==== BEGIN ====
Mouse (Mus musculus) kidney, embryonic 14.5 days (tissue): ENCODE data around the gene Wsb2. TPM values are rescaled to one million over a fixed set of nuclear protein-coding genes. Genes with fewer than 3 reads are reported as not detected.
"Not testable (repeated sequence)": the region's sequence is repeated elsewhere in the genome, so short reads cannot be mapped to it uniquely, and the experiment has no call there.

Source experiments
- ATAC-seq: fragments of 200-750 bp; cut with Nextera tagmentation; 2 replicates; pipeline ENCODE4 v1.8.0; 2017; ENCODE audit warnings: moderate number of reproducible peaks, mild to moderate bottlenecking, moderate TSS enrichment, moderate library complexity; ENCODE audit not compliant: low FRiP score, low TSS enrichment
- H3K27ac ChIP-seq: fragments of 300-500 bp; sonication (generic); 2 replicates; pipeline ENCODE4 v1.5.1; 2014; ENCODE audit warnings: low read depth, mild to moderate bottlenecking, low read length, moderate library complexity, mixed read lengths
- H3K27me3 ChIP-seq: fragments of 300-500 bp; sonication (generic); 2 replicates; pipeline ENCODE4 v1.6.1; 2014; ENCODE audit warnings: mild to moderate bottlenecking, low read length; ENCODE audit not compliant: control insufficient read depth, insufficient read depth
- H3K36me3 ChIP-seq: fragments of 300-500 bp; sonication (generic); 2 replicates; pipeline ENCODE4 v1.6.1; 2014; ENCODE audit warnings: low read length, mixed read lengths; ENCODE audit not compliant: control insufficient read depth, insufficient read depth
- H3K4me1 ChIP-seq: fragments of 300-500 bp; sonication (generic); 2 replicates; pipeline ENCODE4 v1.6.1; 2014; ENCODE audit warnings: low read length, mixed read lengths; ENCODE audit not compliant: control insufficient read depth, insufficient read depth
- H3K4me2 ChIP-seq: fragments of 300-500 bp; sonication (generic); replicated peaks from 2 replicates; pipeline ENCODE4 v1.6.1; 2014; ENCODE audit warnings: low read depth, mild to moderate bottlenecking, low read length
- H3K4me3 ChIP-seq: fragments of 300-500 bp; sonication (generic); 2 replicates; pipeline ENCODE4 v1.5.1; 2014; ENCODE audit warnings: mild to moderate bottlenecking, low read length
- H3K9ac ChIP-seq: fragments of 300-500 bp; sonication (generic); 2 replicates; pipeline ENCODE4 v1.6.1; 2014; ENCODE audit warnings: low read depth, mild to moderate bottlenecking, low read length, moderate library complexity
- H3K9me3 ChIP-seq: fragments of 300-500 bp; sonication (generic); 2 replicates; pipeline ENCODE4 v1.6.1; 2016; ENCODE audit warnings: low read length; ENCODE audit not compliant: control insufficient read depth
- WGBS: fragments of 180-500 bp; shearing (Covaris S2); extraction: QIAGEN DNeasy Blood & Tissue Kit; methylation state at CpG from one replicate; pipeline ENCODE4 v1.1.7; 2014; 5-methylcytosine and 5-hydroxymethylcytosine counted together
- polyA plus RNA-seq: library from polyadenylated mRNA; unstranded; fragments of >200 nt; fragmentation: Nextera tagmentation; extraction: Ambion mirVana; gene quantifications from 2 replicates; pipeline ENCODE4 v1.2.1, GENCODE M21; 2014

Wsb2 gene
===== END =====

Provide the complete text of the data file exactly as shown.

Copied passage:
Mouse (Mus musculus) kidney, embryonic 14.5 days (tissue): ENCODE data around the gene Wsb2. TPM values are rescaled to one million over a fixed set of nuclear protein-coding genes. Genes with fewer than 3 reads are reported as not detected.
"Not testable (repeated sequence)": the region's sequence is repeated elsewhere in the genome, so short reads cannot be mapped to it uniquely, and the experiment has no call there.

Source experiments
- ATAC-seq: fragments of 200-750 bp; cut with Nextera tagmentation; 2 replicates; pipeline ENCODE4 v1.8.0; 2017; ENCODE audit warnings: moderate number of reproducible peaks, mild to moderate bottlenecking, moderate TSS enrichment, moderate library complexity; ENCODE audit not compliant: low FRiP score, low TSS enrichment
- H3K27ac ChIP-seq: fragments of 300-500 bp; sonication (generic); 2 replicates; pipeline ENCODE4 v1.5.1; 2014; ENCODE audit warnings: low read depth, mild to moderate bottlenecking, low read length, moderate library complexity, mixed read lengths
- H3K27me3 ChIP-seq: fragments of 300-500 bp; sonication (generic); 2 replicates; pipeline ENCODE4 v1.6.1; 2014; ENCODE audit warnings: mild to moderate bottlenecking, low read length; ENCODE audit not compliant: control insufficient read depth, insufficient read depth
- H3K36me3 ChIP-seq: fragments of 300-500 bp; sonication (generic); 2 replicates; pipeline ENCODE4 v1.6.1; 2014; ENCODE audit warnings: low read length, mixed read lengths; ENCODE audit not compliant: control insufficient read depth, insufficient read depth
- H3K4me1 ChIP-seq: fragments of 300-500 bp; sonication (generic); 2 replicates; pipeline ENCODE4 v1.6.1; 2014; ENCODE audit warnings: low read length, mixed read lengths; ENCODE audit not compliant: control insufficient read depth, insufficient read depth
- H3K4me2 ChIP-seq: fragments of 300-500 bp; sonication (generic); replicated peaks from 2 replicates; pipeline ENCODE4 v1.6.1; 2014; ENCODE audit warnings: low read depth, mild to moderate bottlenecking, low read length
- H3K4me3 ChIP-seq: fragments of 300-500 bp; sonication (generic); 2 replicates; pipeline ENCODE4 v1.5.1; 2014; ENCODE audit warnings: mild to moderate bottlenecking, low read length
- H3K9ac ChIP-seq: fragments of 300-500 bp; sonication (generic); 2 replicates; pipeline ENCODE4 v1.6.1; 2014; ENCODE audit warnings: low read depth, mild to moderate bottlenecking, low read length, moderate library complexity
- H3K9me3 ChIP-seq: fragments of 300-500 bp; sonication (generic); 2 replicates; pipeline ENCODE4 v1.6.1; 2016; ENCODE audit warnings: low read length; ENCODE audit not compliant: control insufficient read depth
- WGBS: fragments of 180-500 bp; shearing (Covaris S2); extraction: QIAGEN DNeasy Blood & Tissue Kit; methylation state at CpG from one replicate; pipeline ENCODE4 v1.1.7; 2014; 5-methylcytosine and 5-hydroxymethylcytosine counted together
- polyA plus RNA-seq: library from polyadenylated mRNA; unstranded; fragments of >200 nt; fragmentation: Nextera tagmentation; extraction: Ambion mirVana; gene quantifications from 2 replicates; pipeline ENCODE4 v1.2.1, GENCODE M21; 2014

Wsb2 gene